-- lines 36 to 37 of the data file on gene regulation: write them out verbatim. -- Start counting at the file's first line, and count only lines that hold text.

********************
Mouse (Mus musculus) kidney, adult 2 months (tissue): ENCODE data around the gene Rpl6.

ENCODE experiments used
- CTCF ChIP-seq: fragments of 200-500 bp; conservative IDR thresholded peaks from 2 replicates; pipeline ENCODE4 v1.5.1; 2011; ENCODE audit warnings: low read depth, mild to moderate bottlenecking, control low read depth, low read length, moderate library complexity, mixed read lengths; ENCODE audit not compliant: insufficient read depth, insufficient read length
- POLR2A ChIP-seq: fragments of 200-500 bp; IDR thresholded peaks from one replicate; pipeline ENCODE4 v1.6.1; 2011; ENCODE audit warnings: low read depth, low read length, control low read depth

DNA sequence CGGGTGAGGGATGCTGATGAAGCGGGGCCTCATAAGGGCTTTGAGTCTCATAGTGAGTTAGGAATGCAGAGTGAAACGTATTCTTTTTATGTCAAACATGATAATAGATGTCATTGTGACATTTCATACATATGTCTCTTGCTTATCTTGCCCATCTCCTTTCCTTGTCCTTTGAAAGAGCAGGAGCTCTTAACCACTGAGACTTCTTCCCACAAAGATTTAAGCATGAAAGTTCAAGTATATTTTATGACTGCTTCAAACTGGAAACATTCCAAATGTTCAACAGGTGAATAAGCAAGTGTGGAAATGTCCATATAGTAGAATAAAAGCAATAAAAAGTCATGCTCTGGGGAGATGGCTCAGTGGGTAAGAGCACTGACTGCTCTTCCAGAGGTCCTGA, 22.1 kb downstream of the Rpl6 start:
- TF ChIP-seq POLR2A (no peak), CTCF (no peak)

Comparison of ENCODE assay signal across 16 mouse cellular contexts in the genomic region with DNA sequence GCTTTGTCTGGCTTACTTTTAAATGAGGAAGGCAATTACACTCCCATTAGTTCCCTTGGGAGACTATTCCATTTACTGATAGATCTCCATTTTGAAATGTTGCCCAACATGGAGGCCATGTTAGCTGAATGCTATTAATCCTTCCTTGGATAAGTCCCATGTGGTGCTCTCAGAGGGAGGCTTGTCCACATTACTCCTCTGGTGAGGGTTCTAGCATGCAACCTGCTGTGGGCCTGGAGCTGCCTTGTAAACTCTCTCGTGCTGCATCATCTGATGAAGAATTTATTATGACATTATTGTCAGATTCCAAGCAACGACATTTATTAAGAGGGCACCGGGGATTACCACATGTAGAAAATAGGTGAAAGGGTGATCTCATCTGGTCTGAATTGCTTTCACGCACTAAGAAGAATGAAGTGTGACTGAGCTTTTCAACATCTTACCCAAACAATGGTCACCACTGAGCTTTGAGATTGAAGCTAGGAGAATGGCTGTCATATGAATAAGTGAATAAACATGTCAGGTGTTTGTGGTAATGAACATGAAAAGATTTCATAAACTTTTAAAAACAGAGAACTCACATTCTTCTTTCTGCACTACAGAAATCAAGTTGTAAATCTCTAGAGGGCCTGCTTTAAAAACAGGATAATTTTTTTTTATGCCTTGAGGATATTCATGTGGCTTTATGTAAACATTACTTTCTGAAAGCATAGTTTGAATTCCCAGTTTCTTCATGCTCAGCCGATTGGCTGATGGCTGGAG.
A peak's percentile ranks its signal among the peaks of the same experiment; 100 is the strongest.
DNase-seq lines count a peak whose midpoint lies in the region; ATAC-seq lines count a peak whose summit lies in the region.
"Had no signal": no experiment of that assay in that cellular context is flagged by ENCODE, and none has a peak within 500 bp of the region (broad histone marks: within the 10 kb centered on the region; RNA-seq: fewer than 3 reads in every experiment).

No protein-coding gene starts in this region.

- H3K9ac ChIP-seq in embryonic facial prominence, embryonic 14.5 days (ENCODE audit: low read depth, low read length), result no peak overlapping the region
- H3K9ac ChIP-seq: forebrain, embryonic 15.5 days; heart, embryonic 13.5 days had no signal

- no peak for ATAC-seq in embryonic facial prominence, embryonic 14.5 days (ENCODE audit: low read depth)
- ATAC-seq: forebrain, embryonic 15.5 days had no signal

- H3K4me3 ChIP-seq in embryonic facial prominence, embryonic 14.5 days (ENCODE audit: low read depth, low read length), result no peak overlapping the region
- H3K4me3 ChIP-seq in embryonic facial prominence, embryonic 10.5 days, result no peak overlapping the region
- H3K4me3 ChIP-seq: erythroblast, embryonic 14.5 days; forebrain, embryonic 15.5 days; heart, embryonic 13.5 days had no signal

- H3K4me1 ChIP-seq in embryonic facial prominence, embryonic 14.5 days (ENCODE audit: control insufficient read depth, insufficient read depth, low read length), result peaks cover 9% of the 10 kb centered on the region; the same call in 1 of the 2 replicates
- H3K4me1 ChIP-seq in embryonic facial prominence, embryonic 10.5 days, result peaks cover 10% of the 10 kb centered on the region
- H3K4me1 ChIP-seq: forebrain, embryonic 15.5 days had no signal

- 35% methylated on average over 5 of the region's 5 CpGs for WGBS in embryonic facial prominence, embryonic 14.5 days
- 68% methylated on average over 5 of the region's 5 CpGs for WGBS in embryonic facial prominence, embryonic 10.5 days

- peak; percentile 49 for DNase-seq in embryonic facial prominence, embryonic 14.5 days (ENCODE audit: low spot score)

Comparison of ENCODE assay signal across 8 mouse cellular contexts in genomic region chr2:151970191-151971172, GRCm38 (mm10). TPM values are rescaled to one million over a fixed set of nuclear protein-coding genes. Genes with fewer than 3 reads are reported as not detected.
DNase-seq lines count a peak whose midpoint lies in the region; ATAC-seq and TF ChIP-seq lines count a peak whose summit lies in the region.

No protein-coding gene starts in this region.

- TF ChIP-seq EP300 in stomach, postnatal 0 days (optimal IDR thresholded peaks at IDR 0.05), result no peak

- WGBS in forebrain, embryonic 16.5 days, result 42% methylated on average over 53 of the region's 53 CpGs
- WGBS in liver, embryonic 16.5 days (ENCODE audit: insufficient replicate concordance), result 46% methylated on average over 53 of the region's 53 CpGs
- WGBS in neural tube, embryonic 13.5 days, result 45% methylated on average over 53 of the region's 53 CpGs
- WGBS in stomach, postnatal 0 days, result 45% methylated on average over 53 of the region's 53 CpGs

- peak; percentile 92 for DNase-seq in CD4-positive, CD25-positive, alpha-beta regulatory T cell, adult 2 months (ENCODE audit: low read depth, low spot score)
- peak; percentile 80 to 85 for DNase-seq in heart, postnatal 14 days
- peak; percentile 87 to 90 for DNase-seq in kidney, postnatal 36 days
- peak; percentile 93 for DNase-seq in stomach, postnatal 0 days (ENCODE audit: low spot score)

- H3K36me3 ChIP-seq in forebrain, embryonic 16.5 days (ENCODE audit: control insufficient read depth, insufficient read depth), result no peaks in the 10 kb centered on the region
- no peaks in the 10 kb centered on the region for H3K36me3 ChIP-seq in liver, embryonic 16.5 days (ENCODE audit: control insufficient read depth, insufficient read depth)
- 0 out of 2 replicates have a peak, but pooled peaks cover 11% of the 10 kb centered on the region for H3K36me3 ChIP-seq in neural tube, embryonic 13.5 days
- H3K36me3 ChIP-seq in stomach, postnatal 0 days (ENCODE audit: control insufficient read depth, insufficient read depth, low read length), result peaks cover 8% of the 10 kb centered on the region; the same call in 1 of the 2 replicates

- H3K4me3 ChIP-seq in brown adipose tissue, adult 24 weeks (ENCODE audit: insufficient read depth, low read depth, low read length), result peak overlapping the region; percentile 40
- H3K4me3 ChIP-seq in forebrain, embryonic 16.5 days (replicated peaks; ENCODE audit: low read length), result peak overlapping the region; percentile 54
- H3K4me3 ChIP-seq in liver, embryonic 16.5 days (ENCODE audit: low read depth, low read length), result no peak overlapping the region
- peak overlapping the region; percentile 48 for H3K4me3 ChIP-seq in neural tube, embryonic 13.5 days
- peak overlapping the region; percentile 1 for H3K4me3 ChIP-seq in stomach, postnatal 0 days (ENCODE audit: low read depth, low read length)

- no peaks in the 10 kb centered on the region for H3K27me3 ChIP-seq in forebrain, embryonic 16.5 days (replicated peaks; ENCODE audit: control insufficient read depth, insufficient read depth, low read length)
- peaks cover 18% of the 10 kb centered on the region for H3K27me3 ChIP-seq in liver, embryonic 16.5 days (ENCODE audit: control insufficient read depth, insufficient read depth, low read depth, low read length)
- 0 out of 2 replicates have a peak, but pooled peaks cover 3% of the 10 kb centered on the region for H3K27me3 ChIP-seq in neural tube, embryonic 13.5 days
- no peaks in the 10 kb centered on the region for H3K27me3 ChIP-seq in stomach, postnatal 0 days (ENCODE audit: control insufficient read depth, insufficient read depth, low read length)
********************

- peak; percentile 93 for DNase-seq in stomach, postnatal 0 days (ENCODE audit: low spot score)

- H3K36me3 ChIP-seq in forebrain, embryonic 16.5 days (ENCODE audit: control insufficient read depth, insufficient read depth), result no peaks in the 10 kb centered on the region